Britons concerned they may have the deadly coronavirus have been urged to use the NHS 111 online service as the first port of call. However, the advice isn’t quite up to date with the site still not advising people returning from Italy to self-isolate despite the country having the biggest outbreak in Europe.
A number of issues with the service were highlighted yesterday, prompting fears that hundreds of cases may have gone undetected.
The NHS 111 online symptom checker service has not been advising people returning from Italy to self-isolate.
The issue has been acknowledged by Downing Street who have vowed that the information is being “urgently updated.”
The Prime Minister’s official spokesman said: “They are aware of the problem and that information is being urgently updated.
“Obviously we have been setting out very clearly in public what the travel advice is in relation to Italy, both travelling to the country and returning from Italy.
“I’m aware of the issue and it is being urgently resolved.”
Moreover, people with symptoms are only being told to call 111 if they have travelled abroad.
On the website, users are asked whether they have come into contact with someone who has travelled to countries with the outbreak.
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The next question is about whether you have been in contact with a confirmed case.
If the user answers no to both, but yes to experiencing a fever, cough or shortness of breath those answering yes are then told they don’t need to call NHS 111.
The answer reads: “As you have not been to an area with a serious outbreak and have not been in contact with someone with a confirmed case, you don’t need to speak to 111.
“But you can use 111 online to check symptoms not related to coronavirus and find out what to do next.”
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This comes after news that more than one million people accessed NHS 111 support for the coronavirus.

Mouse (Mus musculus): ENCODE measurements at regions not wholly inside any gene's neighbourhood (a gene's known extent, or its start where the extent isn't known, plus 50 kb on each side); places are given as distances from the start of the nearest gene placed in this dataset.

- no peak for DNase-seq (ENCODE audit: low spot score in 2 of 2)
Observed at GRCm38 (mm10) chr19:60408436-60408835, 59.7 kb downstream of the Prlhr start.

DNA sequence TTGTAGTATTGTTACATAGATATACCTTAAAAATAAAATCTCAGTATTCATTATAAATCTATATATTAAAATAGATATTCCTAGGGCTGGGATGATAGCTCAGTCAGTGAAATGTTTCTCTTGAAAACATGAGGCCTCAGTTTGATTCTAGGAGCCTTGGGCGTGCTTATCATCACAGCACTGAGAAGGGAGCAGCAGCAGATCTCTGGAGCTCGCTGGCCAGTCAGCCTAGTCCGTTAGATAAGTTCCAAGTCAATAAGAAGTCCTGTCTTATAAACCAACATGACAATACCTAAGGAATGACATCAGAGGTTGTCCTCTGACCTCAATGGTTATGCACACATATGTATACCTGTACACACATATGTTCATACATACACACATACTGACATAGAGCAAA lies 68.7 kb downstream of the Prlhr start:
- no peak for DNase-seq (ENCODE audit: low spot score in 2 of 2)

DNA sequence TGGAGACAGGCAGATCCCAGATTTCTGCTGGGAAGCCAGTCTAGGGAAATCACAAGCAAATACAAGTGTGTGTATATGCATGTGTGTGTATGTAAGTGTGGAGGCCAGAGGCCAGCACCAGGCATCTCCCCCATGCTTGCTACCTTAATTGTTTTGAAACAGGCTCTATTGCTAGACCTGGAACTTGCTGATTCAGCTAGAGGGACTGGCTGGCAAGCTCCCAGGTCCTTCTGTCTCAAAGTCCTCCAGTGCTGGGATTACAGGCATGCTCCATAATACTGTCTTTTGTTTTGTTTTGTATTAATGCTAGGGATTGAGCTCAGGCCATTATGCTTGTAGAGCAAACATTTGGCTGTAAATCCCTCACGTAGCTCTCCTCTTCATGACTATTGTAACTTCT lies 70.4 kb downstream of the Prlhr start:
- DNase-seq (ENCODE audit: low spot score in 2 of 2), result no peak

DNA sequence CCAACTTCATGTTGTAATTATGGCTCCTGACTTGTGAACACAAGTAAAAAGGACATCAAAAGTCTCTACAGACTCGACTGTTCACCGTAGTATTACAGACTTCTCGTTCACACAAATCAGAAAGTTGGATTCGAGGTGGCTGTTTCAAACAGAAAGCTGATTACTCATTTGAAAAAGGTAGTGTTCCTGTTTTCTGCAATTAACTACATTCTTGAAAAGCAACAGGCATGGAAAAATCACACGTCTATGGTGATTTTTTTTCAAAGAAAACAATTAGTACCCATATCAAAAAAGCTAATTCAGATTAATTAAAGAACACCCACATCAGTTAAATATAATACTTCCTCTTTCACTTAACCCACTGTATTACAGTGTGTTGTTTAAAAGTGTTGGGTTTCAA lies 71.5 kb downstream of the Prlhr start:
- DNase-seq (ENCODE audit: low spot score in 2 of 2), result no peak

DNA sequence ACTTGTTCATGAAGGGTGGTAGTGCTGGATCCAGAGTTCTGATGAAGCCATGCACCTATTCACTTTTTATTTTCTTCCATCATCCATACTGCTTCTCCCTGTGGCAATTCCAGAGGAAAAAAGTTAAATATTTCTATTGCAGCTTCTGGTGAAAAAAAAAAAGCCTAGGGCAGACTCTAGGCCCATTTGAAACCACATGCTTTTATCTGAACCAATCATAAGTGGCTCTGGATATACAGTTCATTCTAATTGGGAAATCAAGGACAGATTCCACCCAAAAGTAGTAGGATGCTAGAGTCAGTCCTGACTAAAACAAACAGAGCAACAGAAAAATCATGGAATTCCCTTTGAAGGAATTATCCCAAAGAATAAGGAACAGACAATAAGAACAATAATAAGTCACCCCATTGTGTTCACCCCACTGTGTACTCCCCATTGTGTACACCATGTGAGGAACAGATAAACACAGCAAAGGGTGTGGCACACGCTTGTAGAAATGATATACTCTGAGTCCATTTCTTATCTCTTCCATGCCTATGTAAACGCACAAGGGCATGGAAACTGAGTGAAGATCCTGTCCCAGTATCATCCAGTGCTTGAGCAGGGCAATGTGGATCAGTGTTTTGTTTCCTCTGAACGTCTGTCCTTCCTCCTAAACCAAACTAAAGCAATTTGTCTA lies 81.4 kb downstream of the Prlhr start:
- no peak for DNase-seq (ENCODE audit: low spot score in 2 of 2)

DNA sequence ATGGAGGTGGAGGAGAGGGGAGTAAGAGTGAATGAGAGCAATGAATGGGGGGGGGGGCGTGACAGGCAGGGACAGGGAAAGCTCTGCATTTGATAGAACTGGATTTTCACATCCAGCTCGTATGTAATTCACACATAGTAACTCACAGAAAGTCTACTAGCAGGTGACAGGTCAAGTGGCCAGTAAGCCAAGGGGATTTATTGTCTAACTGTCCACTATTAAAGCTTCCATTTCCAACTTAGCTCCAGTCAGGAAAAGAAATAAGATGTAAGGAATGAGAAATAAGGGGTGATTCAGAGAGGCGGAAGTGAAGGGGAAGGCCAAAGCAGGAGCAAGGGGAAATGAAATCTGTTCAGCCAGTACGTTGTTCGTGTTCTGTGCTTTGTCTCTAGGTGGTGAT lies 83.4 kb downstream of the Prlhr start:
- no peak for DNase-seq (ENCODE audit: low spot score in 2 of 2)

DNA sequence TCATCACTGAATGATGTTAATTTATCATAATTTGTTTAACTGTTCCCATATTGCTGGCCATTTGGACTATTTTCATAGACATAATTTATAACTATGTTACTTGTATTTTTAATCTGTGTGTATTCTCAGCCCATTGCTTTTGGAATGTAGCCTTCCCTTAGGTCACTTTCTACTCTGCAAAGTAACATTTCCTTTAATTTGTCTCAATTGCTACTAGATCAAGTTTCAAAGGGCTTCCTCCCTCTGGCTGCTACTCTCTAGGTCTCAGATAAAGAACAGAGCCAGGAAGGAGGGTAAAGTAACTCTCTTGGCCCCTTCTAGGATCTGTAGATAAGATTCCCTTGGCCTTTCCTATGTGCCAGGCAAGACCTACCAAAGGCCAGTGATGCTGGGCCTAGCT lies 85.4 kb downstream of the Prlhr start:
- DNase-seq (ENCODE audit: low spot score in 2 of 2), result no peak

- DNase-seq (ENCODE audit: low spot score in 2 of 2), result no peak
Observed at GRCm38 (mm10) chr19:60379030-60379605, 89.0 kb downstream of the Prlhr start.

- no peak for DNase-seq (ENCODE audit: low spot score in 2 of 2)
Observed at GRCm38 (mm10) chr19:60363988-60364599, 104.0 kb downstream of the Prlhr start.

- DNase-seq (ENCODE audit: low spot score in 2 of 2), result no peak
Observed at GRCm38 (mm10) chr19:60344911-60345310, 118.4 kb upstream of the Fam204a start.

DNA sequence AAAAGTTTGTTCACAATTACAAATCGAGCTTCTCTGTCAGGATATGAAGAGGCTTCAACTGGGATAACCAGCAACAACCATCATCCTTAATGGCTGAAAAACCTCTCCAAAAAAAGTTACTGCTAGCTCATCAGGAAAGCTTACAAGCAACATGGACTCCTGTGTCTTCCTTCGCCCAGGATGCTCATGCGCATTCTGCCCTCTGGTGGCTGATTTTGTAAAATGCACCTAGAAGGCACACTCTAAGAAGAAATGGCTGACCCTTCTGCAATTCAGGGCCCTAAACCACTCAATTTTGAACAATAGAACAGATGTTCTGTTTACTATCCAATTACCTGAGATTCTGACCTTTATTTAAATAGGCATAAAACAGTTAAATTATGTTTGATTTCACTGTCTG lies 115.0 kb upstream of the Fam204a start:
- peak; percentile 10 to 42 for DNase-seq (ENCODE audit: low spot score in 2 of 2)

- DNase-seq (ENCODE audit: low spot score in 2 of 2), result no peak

The update to 111 online was launched on March 4 in order to help people get quick advice about coronavirus, after a surge of enquiries to the health service about the outbreak.
At its peak, the service received more than 210,000 enquiries in a single day according to digital health.
Downing Street said the authorities had the power to require people to self-isolate if they refused to follow the “sensible” advice they were being given.
The Prime Minister’s official spokesman said: “The vast majority of people have been following the sensible advice which medical and scientific experts have been issuing.
“There is a power which exists – that was passed following the return of the first repatriation flight from Wuhan – which means that if it’s believed that there is a potential threat to public health a person can be required to self-isolate.”
The spokesman added that, “if the judgment was that there was a threat to public health then there are steps which can be taken”.
The issue came to light after experts took to social media to express their concerns about the online symptom checker.
Kishan Rajdev, a doctor in Birmingham, tweeted the chief medical officer to say that “rigid” NHS 111 criteria were likely meaning thousands of cases were going unreported.
He said: “While the epidemiologists are doing a great job of contact tracing, we as HCPs [healthcare workers] need a way to refer patients for coronavirus testing as the rigid NHS 111 criteria are likely missing thousands of cases. How will you empower HCPs and crowd-source contact tracing?”
Sam Freedman, a former senior policy adviser at the Department for Education, tweeted: “Unfortunately I have a cough and a fever. Turns out I can’t get a test because I haven’t been to any affected countries or come into contact with a known case.”
The website is yet to be updated.
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